Commuting Tips to Save Money (and Yourself!)


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By Crispin Bateman

on Friday 2 August 2019


Male driver bored while commuting in car

Commuting to work – it’s one of the great joys of life, right?

What is commuting?

The dictionary says that commuting is to ‘travel some distance between one's home and place of work on a regular basis.’ We agree with that, but what about the school run, or the after-school swimming club / karate lesson / scouts meeting? Do they count?

Even if they don’t, the tips here to make your commute just that little bit better count for those too!

Yes, commuting drives us all mad! It’s expensive, time consuming and frustrating. How can we all save money (and some of our personal mental health) with the daily commute?

#1 – Don’t commute

Flying right into the top spot is the simplest tip of all – don’t do it!

Move!

Try living closer to work.

It sounds extreme, but it shouldn’t. There’s a chance that at some point in your life you moved to be closer to wherever you worked, so why not do it again?

When it comes to how to save money when travelling for work, living across the road seems like a great start! The higher cost of property in the city centre (or wherever your work is) might even be mitigated by the drop in commuting costs.

In the long run, you could make money off your ex-commute by your investment in property instead.

Enjoy that home-office feeling

Bring your work home. Internet connectivity, shiny laptop, impressive smartphone – the world has never been better set up for you to ditch the 9 to 5 office and work in your pyjamas in the spare room.

Even if you can’t do it all the time, spending just one day at home will cut the cost of commuting by 20%.

Working from home isn’t for everyone. No one wants the train driver to work from home, or the construction worker, your surgeon, or anyone front of house in the retail or catering industries.

But it if is for you, that’s great! Take advantage of it!

Find something better

Quit your job! It’s not the best way to save money overall, but it could be the perfect change that you need.

Go self-employed, working from home on that business you’ve always dreamed of. Or find a job closer to home.

In the interest of helping you with your personal finance as we like to do here at Compare UK Quotes, please don’t quit your job before you’ve lined up a suitable replacement closer to home!

#2 – Get someone else to drive you

Part of the extra mental weight is that by driving you are adding hours onto your working day – and if you don’t think driving is work, ask a taxi driver, a courier or a long-distance lorry driver for their opinion.

Driving is work. It requires constant mental awareness and application of skill, just like many other jobs. Only, commuting to work by car doesn’t pay at all (in fact, it costs you money!).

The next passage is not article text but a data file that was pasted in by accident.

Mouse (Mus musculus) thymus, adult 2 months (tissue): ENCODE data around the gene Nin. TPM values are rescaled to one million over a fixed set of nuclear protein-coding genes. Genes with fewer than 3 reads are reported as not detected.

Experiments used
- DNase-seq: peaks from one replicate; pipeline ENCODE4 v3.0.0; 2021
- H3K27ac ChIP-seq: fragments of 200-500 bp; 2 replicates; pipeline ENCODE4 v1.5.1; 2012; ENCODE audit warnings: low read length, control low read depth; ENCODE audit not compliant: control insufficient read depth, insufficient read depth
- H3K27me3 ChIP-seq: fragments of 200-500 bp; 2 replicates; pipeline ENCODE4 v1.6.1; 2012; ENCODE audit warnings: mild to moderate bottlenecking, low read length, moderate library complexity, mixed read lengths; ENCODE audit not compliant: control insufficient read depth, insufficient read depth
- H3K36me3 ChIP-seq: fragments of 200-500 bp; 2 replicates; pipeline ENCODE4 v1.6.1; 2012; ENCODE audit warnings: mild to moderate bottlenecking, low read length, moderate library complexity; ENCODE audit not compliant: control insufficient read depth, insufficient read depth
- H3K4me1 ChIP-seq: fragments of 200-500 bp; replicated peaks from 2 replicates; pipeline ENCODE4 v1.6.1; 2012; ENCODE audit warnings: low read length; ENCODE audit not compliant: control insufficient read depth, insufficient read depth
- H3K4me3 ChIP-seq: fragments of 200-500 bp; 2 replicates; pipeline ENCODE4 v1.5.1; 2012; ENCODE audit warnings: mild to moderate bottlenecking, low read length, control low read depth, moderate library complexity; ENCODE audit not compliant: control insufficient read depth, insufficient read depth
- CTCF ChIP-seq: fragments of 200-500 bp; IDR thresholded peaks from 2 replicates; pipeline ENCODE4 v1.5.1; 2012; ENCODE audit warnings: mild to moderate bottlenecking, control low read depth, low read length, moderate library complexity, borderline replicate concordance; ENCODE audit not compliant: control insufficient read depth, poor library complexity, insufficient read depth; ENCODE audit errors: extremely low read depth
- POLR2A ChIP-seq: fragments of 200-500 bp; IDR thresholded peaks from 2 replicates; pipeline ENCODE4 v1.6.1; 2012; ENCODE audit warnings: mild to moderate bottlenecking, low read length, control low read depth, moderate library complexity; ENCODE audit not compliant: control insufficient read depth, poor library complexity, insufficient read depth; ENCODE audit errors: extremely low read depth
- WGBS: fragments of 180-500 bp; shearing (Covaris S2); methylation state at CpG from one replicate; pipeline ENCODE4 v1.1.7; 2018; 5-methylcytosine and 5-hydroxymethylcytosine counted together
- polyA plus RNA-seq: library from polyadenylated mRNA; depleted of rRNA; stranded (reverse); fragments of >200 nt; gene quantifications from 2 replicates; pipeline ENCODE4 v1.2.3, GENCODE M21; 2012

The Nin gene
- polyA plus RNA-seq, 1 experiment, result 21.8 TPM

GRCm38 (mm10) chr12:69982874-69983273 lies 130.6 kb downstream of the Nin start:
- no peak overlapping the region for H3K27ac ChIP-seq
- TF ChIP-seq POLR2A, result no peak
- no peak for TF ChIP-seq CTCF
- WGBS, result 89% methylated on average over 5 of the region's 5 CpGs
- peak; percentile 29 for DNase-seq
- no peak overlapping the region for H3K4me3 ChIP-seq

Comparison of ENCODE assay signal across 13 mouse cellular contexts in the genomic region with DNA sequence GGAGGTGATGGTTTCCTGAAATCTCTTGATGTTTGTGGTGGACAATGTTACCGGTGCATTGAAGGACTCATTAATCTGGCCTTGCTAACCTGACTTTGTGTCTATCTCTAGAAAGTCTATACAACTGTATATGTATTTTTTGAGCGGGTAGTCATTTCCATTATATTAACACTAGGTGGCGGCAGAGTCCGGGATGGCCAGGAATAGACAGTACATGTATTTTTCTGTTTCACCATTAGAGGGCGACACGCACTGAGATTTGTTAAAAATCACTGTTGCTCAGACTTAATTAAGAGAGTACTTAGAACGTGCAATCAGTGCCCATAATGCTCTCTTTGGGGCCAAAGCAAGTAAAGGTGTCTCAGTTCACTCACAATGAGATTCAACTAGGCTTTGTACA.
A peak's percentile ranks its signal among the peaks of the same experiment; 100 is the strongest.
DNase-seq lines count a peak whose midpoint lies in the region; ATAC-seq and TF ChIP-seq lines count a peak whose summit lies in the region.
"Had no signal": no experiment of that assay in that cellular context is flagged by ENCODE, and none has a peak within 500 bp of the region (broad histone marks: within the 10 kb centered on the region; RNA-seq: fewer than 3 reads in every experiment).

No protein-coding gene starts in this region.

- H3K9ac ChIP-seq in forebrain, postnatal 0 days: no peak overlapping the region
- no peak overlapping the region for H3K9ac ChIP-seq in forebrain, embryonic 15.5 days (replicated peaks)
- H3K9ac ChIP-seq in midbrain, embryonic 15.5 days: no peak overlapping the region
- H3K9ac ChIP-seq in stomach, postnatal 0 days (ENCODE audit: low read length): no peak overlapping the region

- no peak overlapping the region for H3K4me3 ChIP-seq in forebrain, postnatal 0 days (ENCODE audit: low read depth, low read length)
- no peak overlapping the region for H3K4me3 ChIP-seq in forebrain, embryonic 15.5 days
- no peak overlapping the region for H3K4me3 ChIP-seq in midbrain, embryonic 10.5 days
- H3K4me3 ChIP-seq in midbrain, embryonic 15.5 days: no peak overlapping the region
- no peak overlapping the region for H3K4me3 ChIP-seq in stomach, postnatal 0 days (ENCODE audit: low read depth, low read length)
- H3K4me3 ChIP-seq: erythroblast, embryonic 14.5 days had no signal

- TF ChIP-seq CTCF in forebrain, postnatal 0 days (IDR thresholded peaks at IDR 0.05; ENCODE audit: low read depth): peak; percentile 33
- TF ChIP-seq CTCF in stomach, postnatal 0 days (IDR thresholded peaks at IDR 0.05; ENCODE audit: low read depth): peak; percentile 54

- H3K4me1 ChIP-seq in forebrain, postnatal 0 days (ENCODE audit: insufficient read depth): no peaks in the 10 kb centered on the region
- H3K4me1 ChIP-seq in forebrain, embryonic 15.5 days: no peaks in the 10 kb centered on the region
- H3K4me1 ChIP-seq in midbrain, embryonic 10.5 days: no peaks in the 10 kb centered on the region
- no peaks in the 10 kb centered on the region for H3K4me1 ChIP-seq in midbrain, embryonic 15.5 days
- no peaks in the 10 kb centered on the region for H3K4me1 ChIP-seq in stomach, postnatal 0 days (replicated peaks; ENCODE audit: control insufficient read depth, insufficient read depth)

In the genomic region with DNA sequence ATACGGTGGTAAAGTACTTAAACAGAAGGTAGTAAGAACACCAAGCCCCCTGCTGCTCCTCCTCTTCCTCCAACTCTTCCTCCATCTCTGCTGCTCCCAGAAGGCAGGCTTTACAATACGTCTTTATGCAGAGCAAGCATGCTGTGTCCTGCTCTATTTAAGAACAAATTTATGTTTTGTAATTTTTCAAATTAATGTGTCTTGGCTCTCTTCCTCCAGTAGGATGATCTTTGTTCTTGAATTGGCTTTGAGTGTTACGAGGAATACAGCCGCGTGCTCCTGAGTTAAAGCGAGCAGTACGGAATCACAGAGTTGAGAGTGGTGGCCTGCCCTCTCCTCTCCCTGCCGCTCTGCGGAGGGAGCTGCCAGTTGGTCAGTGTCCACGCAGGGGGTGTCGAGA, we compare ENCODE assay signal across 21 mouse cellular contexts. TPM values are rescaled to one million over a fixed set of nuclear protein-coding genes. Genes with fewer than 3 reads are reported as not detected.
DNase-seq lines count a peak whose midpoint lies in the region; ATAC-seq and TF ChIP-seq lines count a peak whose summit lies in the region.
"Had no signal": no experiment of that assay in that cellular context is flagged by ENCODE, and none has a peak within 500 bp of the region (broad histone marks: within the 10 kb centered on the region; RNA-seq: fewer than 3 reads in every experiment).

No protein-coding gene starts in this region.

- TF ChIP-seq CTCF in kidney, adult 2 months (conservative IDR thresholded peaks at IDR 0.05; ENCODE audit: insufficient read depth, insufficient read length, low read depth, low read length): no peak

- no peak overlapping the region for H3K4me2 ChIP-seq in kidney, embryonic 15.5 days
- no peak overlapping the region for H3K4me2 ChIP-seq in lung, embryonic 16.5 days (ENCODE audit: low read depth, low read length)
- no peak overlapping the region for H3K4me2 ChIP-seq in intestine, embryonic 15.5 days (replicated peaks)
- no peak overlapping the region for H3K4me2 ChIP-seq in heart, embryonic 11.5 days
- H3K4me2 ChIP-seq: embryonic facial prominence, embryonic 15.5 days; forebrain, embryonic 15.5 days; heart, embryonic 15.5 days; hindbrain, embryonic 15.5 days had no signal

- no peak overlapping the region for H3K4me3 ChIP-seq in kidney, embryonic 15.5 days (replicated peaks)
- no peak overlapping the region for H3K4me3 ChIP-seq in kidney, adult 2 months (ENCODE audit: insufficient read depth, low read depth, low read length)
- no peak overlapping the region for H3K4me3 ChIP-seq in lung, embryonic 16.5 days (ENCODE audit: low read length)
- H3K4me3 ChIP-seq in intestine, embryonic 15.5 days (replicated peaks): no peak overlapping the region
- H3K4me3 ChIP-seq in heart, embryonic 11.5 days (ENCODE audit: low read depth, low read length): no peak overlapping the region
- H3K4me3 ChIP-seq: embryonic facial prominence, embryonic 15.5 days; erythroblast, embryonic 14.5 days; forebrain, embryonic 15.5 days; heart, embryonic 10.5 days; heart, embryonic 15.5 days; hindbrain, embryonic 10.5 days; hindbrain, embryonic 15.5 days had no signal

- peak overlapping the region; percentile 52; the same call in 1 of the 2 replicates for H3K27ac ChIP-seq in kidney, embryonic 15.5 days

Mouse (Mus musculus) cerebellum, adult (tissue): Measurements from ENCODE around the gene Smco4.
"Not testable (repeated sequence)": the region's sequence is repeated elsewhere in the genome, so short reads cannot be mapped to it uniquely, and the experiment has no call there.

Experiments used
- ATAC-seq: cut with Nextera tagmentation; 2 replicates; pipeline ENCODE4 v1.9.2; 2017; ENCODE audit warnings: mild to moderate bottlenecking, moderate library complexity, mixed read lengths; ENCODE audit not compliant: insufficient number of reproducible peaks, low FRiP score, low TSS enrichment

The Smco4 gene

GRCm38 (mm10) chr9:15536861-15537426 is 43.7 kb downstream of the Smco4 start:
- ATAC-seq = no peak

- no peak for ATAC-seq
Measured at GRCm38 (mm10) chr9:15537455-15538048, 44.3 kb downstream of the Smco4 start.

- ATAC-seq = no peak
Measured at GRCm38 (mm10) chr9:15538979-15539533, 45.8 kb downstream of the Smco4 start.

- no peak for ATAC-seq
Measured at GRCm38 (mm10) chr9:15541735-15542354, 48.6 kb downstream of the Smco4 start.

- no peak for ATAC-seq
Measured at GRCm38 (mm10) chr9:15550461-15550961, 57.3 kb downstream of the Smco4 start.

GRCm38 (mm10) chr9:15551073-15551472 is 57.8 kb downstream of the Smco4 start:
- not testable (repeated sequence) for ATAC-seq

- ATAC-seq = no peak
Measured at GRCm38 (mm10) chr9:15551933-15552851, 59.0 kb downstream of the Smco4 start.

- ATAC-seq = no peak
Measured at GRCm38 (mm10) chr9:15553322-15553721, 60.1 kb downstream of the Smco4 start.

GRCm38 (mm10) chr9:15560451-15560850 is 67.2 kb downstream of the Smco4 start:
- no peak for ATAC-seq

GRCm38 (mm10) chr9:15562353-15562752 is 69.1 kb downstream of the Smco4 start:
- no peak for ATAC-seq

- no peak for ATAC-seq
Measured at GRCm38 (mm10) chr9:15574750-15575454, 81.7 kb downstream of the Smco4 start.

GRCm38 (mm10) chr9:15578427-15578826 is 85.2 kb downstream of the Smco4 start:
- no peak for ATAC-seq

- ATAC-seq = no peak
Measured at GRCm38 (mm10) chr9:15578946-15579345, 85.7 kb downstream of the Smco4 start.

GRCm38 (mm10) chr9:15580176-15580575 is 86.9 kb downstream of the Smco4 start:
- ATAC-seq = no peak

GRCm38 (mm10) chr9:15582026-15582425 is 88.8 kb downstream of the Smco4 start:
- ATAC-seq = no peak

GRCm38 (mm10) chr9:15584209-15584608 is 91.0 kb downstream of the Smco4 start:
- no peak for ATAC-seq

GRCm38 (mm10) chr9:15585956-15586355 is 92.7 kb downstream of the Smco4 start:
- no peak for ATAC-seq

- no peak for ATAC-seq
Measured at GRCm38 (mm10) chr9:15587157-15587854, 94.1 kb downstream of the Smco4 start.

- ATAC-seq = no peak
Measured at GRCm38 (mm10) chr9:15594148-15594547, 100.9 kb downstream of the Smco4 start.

Do you think the children in the back of the car on their iPads are tired and stressed? Of course not! That should be you – relaxed and happy until delivered at work, and here’s how:

Public transport

Yes, a bus is having someone do the driving for you! You can sit back and listen to music or a favourite podcast instead of shouting vague threats at that guy for cutting you up just in front of a roundabout.

Public transport has many advantages:

  • More relaxing on a long journey – there’s the walk to the bus or train, the wait and the walk at the other side which are arguably less relaxing than sitting in your air-conditioned car, but if the bit in the middle is long enough, the overall effect is positive. You can’t exactly read a book while doing 70mph on the M4!

  • Cheaper – work out the true cost of the wear and tear on your car, the cost of insurance, depreciation, how much you paid in the first place and, oh yes – fuel! How much money can you save by using public transport? With the real cost of running a car around £200 to £500 a month for most people, average bus or train fares will leave you saving plenty of money every day!

  • Environmentally friendly – the train may belt out far more emissions than your car, but it makes a lot less than the emissions of one car for every passenger (or even one car for each pair of passengers).

  • Faster – at 8:30 in the morning, neither the train track nor the bus lane is filled with impatient and stressed commuters.

  • Provides you with more time – if your commute length justifies getting out your laptop or tablet (or even favourite book), you can use that time productively. And even sleep is productive!

Car pooling

Sharing your commute might mean you’re the main driver and thus not provide quite the mental break you were after, but it’s a great financial bonus.

When it comes to ways to cut travel costs for work, halving them by sharing with a colleague is a perfect solution. Plus, it gives you someone to chat to.

Rearrange to share with family